Oct. 30, 2014
For the last year, I have been given the opportunity to work with community partners and residents in Richmond, Calif. to research potential impacts and opportunities on this city due to a planned development project to be built here by University of California, Berkeley over the next decade—the Berkeley Global Campus at Richmond Bay.
Richmond has not seen a public project of this magnitude since the shipyards of World War II, and the potential for growth and success with this new campus could truly transform Richmond, both for better and for worse.
Oct. 30, we held a press conference in Richmond, Calif to mark the release of a new report which details a range of strategies identified by the community that UC Berkeley can employ to create opportunity and ensure inclusiveness. The report, entitled Anchor Richmond, is a product of over a year of organizing and research done in partnership with community-based organizations in Richmond, including the Contra Costa Interfaith Supporting Community Organization (CCISCO), the Alliance of Californians for Community Empowerment (ACCE), the Safe Return Project and hundreds of other community members from Richmond. The vibrancy of the Richmond community and its dedication to organizing for change have been awe-inspiring, to say the least. Our report is only a reflection of the community’s commitment to innovative organizing and policy change that Richmond is now famous for across the country.
In attendance at the press conference were Richmond community leaders and members, locally elected officials, including Mayor Gayle McLaughlin and Vice Mayor Jovanka Beckles, local press and representatives from UC Berkeley. As Mayor McLaughlin highlighted in her remarks, Richmond has successfully reduced its crime rates dramatically in the last few years, installed more solar watts per capita than any city in California, and successfully challenged the power of Chevron, one of the largest corporations in the world.
Given the city’s commitment to progress and innovation, UC Berkeley stands to gain tremendously from partnering with Richmond and could learn a great deal from its policies, strategies and organizing. As many of the community members said today, the Berkeley Global Campus is a historic opportunity for UC Berkeley to build and expand its research and educational capacity in such a way that also provides opportunities around education, jobs, small businesses and affordable housing for the Richmond community.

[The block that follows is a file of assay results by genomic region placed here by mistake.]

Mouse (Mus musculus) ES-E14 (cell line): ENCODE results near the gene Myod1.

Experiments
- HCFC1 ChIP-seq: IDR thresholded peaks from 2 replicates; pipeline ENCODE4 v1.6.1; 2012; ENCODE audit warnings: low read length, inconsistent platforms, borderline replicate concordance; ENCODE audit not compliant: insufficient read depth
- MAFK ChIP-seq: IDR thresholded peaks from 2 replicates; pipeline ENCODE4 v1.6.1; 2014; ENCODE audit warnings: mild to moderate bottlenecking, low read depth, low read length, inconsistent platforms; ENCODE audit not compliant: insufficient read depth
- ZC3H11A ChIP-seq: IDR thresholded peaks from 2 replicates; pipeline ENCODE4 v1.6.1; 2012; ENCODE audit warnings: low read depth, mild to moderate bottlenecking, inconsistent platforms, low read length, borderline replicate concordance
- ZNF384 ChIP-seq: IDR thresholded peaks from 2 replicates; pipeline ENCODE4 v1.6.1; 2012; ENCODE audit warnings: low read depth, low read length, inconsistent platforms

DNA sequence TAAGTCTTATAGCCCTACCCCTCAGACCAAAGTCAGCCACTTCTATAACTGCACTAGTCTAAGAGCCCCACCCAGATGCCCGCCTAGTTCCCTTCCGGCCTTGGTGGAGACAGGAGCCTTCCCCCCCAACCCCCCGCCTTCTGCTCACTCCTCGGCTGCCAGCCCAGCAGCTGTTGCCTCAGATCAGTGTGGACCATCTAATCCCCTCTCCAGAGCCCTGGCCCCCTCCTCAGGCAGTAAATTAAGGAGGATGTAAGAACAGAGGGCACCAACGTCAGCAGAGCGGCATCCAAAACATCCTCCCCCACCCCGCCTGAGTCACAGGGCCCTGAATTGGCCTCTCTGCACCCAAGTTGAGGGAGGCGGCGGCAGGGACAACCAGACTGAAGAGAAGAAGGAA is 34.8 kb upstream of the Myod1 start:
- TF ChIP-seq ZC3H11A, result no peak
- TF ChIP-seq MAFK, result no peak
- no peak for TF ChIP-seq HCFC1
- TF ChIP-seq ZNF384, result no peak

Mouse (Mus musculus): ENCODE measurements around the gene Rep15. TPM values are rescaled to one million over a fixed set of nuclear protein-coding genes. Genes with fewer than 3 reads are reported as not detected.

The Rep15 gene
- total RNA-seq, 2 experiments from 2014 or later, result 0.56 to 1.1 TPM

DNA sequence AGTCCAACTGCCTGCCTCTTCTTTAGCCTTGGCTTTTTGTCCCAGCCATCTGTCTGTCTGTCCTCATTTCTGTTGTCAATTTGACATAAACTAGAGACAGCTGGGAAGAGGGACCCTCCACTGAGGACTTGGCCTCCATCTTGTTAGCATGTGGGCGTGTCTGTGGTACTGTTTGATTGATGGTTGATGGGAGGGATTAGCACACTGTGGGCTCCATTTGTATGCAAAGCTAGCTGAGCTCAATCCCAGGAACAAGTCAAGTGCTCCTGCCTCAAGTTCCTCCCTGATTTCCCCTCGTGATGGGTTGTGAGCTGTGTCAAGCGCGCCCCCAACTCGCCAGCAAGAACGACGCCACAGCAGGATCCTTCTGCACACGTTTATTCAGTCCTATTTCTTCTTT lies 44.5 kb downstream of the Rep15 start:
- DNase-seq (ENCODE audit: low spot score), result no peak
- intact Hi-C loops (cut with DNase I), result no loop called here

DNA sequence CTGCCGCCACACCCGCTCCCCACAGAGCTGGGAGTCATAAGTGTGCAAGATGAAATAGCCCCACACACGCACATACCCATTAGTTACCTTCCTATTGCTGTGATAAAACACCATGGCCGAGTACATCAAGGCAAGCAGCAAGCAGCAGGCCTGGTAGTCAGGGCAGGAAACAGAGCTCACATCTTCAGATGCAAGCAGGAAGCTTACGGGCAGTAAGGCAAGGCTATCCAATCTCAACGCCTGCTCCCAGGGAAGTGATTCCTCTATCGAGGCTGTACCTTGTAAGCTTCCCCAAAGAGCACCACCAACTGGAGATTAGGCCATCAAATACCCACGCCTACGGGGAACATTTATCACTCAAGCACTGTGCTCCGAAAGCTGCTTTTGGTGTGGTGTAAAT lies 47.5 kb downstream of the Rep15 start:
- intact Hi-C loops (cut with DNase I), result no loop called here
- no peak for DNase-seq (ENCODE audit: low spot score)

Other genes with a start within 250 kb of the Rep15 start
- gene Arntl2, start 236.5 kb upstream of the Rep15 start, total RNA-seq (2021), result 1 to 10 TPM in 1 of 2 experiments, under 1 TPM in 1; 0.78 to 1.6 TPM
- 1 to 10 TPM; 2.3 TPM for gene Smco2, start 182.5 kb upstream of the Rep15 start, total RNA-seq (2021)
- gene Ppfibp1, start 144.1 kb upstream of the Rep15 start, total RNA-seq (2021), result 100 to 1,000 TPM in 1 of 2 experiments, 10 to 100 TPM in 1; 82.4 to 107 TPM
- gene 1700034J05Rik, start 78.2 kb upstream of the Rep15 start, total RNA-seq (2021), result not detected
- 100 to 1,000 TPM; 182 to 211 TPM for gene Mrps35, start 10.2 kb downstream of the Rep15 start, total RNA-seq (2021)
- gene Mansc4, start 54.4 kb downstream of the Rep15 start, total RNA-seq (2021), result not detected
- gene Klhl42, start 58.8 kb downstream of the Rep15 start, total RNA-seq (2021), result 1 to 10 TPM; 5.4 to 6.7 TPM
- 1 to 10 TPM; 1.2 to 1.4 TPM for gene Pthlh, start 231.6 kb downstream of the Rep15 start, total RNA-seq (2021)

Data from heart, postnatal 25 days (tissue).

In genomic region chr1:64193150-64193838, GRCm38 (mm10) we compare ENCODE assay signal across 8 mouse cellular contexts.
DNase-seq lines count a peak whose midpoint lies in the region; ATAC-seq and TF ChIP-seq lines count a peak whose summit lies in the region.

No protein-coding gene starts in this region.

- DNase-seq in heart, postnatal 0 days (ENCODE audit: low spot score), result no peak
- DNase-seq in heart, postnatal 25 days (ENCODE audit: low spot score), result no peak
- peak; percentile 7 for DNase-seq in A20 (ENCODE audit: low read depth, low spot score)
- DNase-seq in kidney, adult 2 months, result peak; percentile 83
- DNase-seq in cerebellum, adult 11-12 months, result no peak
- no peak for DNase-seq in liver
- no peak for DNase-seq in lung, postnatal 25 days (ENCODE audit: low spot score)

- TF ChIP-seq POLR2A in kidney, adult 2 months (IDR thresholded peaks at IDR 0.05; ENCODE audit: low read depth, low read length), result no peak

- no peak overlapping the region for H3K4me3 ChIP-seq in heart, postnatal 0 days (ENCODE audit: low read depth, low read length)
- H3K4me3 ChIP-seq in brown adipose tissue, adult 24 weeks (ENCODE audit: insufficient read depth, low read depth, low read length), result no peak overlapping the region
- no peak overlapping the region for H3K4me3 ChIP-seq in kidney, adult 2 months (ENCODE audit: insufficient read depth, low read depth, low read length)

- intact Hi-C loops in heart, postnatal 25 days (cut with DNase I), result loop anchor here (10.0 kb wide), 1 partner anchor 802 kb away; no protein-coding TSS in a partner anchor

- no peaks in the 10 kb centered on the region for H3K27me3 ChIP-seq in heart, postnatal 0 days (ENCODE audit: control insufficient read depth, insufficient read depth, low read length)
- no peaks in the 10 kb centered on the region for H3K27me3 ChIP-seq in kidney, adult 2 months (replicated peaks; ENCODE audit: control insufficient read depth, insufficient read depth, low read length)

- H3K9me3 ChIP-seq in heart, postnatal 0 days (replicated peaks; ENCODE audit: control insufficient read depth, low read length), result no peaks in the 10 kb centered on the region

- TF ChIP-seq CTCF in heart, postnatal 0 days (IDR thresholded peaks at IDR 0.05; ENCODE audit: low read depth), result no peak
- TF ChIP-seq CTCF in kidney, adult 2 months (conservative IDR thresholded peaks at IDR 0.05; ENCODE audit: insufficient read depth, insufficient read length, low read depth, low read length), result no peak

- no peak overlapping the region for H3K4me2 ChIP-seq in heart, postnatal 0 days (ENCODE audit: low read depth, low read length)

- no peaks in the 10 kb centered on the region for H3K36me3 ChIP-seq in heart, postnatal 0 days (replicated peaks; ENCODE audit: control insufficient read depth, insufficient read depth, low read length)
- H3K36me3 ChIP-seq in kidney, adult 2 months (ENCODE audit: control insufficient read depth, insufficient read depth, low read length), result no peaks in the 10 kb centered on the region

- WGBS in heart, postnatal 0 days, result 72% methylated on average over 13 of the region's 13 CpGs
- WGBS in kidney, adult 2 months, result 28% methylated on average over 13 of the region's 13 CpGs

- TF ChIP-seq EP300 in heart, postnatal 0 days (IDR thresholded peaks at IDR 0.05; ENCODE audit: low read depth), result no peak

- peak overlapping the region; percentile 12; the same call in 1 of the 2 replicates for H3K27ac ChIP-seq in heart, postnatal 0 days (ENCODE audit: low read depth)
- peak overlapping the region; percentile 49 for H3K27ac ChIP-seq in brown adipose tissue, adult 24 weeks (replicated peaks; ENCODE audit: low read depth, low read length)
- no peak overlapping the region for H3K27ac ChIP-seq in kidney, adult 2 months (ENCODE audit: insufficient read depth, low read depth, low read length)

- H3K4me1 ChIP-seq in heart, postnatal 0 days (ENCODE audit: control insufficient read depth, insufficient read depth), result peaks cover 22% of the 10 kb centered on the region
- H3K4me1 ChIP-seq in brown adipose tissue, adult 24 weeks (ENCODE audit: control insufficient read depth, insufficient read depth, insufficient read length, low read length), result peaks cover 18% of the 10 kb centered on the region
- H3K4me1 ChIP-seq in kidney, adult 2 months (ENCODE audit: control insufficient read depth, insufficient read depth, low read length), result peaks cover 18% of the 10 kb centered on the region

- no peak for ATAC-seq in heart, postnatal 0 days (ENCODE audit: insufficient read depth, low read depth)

The increasing levels of inequality in the region and trend of ongoing displacement of communities of color in the Bay Area are definite causes for concern within Richmond and beyond. UC Berkeley has the chance to create the ultimate model of fair, accessible and inclusive development, in a way that this country has rarely seen. As a public institution dedicated to integrity, diversity and opportunities for equitable access to learning and development, UC Berkeley has an obligation to uphold these values in its new project and make the campus an intrinsic part of the social fabric of Richmond so that everyone can benefit from its development.
To make this a reality, some of the key recommendations from our report include:
- Workforce development and targeted hire for local and disadvantaged workers
- Support for affordable housing and stability for renters and owners
- Opportunities for small- and minority-owned businesses and cooperatives
- Resources and support for youth and education
I am proud to have co-authored this report, and even more proud to have been given the opportunity to work with the community in Richmond. I hope that UC Berkeley can fully realize the potential for community partnership by implementing the strategies detailed in the report so that the campus becomes a hub not only for global partnership, but for community partnership too.
The ideas expressed on the Haas Institute blog are not necessarily those of UC Berkeley or the Division of Equity & Inclusion, where the Haas Institute website is hosted. They are not official and not of one mind. Thoughts here are those of individual authors. We are committed to academic freedom, free speech and civil liberties.